Muslim Council Restores Relations with Inter Religious Council

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The Muslim Council of Liberia, under the chairmanship of Sheikh Omaru A. Kamara, has announced that it has restored relations with the Inter Religious Council of Liberia following a decision by the Liberia Council of Churches not to support the call for Liberia to become a “Christian nation” through constitutional means.

The Muslim Council, in the midst of persistent calls by some Christians to make Liberia a “Christian nation” through a national referendum, withdrew from the Interreligious Council with the belief that Christians are devising strategies through constitutional means to marginalize Muslims.

The Liberia Council of Churches recently came out with a statement distancing itself from calls by some Christians to constitutionally Christianize Liberia, a position that has gained support from some diplomats, including South African Ambassador, Vanapalan Moodley and Nigeria Charge d’Affair, Mohammed Tahir.

On May 13, at the Muslim Council’s Headquarters on Old Road, its Secretary General, Sheikh Akibu Sherif, read from a prepared text that “The Muslim Council of Liberia has welcomed the recent statement by the Liberia Council of Churches denouncing Proposition 24 of the Constitution Review Committee, which seeks to make Liberia a Christian State.”

In response to the LCC’s decision, which the Muslim Council sees as a “historical and humanistic discourse,” Sherif then declared, “As a further manifestation of our respect for the position taken by the Council of Churches, the National Muslim Council of Liberia has immediately restored its membership on the Inter Religious Council of Liberia.”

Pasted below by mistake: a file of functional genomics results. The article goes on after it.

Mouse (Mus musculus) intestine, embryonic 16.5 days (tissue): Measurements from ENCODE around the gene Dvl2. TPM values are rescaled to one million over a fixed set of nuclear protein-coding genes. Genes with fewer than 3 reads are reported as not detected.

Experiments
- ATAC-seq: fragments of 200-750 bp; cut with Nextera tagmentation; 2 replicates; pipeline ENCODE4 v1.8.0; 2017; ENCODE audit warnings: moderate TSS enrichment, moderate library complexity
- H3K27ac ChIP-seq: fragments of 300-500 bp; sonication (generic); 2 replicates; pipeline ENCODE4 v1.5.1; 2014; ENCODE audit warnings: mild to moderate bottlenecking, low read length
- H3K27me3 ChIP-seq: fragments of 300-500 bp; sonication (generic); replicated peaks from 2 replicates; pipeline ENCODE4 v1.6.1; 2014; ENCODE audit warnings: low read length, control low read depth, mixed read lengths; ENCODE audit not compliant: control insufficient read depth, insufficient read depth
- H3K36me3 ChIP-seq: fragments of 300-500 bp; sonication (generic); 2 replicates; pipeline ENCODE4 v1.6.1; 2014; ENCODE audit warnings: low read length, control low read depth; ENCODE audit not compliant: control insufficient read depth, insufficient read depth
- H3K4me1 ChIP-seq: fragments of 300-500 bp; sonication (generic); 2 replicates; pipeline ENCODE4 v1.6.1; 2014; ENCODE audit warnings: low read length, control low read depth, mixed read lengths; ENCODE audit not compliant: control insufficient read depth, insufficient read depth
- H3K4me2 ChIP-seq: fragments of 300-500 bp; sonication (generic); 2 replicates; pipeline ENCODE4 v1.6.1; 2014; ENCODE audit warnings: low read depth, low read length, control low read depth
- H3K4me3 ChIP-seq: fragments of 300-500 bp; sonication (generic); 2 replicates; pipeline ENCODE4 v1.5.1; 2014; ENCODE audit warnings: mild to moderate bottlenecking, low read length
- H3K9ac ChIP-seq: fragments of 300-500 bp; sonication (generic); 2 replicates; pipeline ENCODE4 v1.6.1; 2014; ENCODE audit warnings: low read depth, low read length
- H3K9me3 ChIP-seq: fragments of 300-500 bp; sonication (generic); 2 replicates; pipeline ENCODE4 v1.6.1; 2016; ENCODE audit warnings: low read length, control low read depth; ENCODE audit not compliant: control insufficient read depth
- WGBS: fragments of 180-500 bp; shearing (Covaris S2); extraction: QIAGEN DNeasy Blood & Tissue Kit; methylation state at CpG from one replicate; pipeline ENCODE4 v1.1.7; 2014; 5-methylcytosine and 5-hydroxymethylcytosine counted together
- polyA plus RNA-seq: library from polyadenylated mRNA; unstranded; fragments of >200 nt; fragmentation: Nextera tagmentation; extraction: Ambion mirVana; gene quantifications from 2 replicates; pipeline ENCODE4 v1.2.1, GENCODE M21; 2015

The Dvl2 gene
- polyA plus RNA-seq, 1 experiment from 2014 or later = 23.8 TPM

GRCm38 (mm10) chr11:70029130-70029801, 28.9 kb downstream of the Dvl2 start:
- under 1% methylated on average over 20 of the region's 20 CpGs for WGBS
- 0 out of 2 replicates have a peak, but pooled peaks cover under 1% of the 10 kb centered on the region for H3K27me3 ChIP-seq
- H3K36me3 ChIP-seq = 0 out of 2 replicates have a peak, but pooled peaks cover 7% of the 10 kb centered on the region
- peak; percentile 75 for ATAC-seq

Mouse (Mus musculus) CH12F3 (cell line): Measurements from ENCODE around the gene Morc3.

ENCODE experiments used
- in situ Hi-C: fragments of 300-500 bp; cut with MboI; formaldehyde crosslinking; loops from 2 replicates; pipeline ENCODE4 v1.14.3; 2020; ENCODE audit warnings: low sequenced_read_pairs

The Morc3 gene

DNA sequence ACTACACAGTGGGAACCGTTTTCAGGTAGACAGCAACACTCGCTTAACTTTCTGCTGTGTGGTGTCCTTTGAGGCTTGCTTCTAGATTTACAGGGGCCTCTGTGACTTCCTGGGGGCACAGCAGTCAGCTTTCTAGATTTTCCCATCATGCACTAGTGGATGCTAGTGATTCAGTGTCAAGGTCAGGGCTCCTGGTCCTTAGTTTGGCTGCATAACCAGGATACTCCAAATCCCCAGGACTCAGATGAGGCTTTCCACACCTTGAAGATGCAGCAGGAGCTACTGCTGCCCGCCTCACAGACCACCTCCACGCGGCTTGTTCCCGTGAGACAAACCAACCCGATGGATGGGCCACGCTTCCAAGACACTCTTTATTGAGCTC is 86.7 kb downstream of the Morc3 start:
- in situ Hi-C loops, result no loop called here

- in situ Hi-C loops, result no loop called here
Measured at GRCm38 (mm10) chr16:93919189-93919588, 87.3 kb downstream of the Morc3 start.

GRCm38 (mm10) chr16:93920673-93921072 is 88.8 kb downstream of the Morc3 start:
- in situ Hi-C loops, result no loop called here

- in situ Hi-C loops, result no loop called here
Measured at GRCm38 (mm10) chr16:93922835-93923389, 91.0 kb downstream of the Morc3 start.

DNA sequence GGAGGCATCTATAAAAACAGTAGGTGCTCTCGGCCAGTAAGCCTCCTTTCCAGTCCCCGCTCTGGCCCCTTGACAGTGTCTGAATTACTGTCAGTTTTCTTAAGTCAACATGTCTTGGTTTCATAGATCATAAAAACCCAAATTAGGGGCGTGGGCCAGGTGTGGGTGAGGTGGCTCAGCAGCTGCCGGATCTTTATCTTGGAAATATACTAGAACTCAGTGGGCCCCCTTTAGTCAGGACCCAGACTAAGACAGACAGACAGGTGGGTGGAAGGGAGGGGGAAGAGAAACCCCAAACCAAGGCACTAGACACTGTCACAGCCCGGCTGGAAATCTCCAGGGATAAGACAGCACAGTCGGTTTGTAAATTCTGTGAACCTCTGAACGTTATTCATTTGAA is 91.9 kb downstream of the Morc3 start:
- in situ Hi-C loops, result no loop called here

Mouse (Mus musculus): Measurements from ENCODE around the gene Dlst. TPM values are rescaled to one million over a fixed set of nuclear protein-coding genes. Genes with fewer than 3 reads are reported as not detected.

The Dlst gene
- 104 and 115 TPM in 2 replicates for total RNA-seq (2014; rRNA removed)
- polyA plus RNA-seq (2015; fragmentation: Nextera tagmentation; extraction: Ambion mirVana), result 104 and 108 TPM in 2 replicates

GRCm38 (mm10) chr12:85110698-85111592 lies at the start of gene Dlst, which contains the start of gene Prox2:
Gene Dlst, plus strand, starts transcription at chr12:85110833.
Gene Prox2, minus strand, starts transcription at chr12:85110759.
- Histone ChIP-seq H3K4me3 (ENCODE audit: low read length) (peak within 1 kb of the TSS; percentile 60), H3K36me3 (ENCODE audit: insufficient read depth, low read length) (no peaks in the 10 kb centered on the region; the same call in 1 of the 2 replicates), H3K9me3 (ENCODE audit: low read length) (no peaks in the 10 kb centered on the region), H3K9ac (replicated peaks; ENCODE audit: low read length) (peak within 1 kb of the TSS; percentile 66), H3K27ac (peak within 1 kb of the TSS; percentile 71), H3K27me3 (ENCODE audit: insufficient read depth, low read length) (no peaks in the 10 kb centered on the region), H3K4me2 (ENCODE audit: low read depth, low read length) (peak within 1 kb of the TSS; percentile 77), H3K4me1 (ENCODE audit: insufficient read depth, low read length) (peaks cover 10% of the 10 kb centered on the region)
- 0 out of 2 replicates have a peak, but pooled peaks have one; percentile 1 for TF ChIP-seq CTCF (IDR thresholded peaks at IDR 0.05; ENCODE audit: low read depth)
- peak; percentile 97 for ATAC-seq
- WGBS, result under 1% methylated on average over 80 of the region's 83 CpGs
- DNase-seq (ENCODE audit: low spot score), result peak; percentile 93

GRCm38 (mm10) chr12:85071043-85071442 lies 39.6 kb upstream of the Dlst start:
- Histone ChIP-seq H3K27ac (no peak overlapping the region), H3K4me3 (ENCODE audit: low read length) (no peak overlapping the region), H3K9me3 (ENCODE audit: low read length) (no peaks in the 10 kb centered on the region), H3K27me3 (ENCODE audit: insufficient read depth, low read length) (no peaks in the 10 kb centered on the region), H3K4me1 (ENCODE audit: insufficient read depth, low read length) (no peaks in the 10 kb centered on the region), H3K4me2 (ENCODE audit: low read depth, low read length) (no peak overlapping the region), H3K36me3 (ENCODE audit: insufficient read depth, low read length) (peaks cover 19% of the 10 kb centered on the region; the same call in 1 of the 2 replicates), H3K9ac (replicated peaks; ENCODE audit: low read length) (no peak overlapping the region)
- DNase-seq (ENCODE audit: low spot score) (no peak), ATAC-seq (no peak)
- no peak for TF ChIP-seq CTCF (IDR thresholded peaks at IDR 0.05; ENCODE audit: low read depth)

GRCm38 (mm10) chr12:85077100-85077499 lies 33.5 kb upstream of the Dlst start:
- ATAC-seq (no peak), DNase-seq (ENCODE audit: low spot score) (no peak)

The council recalled that events surrounding Proposition 24 of the Constitution Review Committee’s (CRC) final report caused an unfortunate stalemate between Muslim and Christian leaders and threatened to disband the Inter Religious Council of Liberia, which has been a pillar in search for peaceful coexistence irrespective of race, creed, ethnicity and religion.

The Secretary General quoted the Muslim Council in the statement as saying that the Liberia Council of Churches’ position reinforces their collective commitment to provide national level leadership towards the promotion of peace and harmony in Liberia.

“We hold that the foresight shown by the Council of Churches reveals that there remain Christian leaders of compelling moral obligations to peace and stability in Liberia, who must be supported in their moral leadership to promote peaceful coexistence in Liberia,” Sheikh Sherif read.

The endorsing statement of the Muslim Council also underscored its commitment to peace, by saying: “We are hopeful that making prompt decisions in these trying times will strengthen efforts at peace and limit possibilities of fundamentalists and new movements growing within religious settings.

“Considering the diversity that contributes to the historical foundation of Liberia, the National Muslim Council will remain a force to foster national unity, peace, stability and development in Liberia.”

The Inter Religious Council is a body set up during the war years to negotiate between and among warring factions to restore peace in the country.
Its function in part involves identifying potential conflict causing agents in the religious perspective, and suggesting ways forward to resolving related problems.

In the wake of calls by some Christians to make the country a “Christian state,” Muslims have felt uneasy on the grounds that such a constitutional decision may deny them their rights to worship, even though crafters of the proposition have clarified that it will do nothing to deny others of their freedom to worship.

When the Muslim Council declared its withdrawal from the Inter Religious Council several months ago, some Muslims were heard saying that if Proposition 24 goes to referendum and wins, all Muslim settlements in Liberia will not be under the authority of the Liberian government.

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